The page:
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Thread: TMI Religious?

  1. #1
    Registered User sHaRp12's Avatar
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    TMI Religious?

    When I was reading this book I came across something Jules Verne wrote that struck as odd. pg.490

    "All their science and intelligence could avail them nothing in their present position. They were in the hand of God."

    Did Verne want to give this novel a religious theme?
    Last edited by sHaRp12; 06-08-2006 at 07:25 PM.

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    Religion in TMI

    I am not sure why it would take you until page 490 to discover that the inhabitants of the Mysterious Island are devout Christians. I haven't done a complete search, but here are a few of the occasions where the faith of the colonists is revealed. Page 28: (Pencroft): "In our misfortune we must thank Providence for it." "God be praised!" responded Herbert, whose pious heart was full of gratitude to the Author of all things." Page 80: (Cyrus): "Here, my friends, is the small corner of land upon which the hand of the Almighty has thrown us." Page 97: "The next day being Sunday, and also Easter Sunday, all agreed to sanctify the day by rest. These Americans were religious men, scrupulous observers of the precepts of the Bible, and their situation could not but develop sentiments of confidence toward the Author of all things." Page 184: one of the items in the chest which they found was a Bible--their benefactor found it worthwhile to include this in his gifts.

    And my favorite place where the Almighty is thanked: Page 249, where Pencroft gets his tobacco: "Oh, Divine Providence! Sacred Author of all things! Nothing more is now wanting on our island."

    It is clear that the colonists are faithful Christians, although they, along with their author Jules Verne, feel that they can't use God as a crutch--someone to blame when things go wrong, someone to attribute every mystery to, someone who will do all of their work for them. They work hard, and praise God for blessing them. They look for scientific, logical answers to their mysteries, realizing that God is a logical and orderly Being who often chooses to work miracles through natural means. I think that Verne believed God, as Designer of the universe, set in motion an orderly system of natural laws, which He does not often choose to go against. Therefore, one can't say that everything that can't be explained is supernatural. I think it is very interesting to see how Verne's theology came through in a book which is extremely scientific. It shows that not every scientist is an atheist--there are many examples throughout history of scientists who had a strong faith in God.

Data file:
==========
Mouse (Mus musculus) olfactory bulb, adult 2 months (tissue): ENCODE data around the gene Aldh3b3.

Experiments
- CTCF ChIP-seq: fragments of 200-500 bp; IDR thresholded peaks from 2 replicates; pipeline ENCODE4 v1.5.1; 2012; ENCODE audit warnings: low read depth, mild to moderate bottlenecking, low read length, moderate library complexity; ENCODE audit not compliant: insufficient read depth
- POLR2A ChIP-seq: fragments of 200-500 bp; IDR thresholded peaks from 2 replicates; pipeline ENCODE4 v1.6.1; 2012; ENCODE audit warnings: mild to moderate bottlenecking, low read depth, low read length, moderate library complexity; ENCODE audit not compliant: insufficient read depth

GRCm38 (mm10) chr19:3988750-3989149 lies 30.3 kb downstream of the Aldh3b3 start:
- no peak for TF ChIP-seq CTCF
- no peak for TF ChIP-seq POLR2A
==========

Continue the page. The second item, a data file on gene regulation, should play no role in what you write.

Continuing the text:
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    Registered User P. M. Townsend's Avatar
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    Cool Verne's Thematic Intent

    It is close to a year since you posted the question, sHaRp12, but I offer my POV if you are still around. By the way, I was very impressed with the answer that was posted by Julie Harris. While she is accurate in her analysis, I was prompted to respond as the result of an aspect of Verne's thematic style that was not included and may assist your understanding.

    Verne is not so much creating a religious theme as he is building a contrast between the characters experiential background and their current situation. Verne consistently uses contrast and conflict as thematic tools to highlight his characters fears, insecurities, strengths, and weaknesses as they journey through unfamiliar situational and interrelational landscapes.


    As Julie Harris pointed out, his personal background was perfectly suited for this task. However, he utilizes religion because their survival depends not only on their own abilities to work together, but also on the mercy and grace of their deity. Overcoming the limiting influence of their past and present circumstances is one of the challenges that they face. It is for that purpose that he frequently expresses faith in terms of contrasting ideation.

    I hope you can see the difference between a religious theme and the internal and external conflict that Verne uses to underscore mankind's dual nature of overcoming adversity in unfamiliar circumstances while simultaneously desiring to maintain the comfort of the familiar. From that vantage point, religion is only one of the factors he uses to create a complex thematic interaction.
    Last edited by P. M. Townsend; 02-01-2007 at 01:08 AM.

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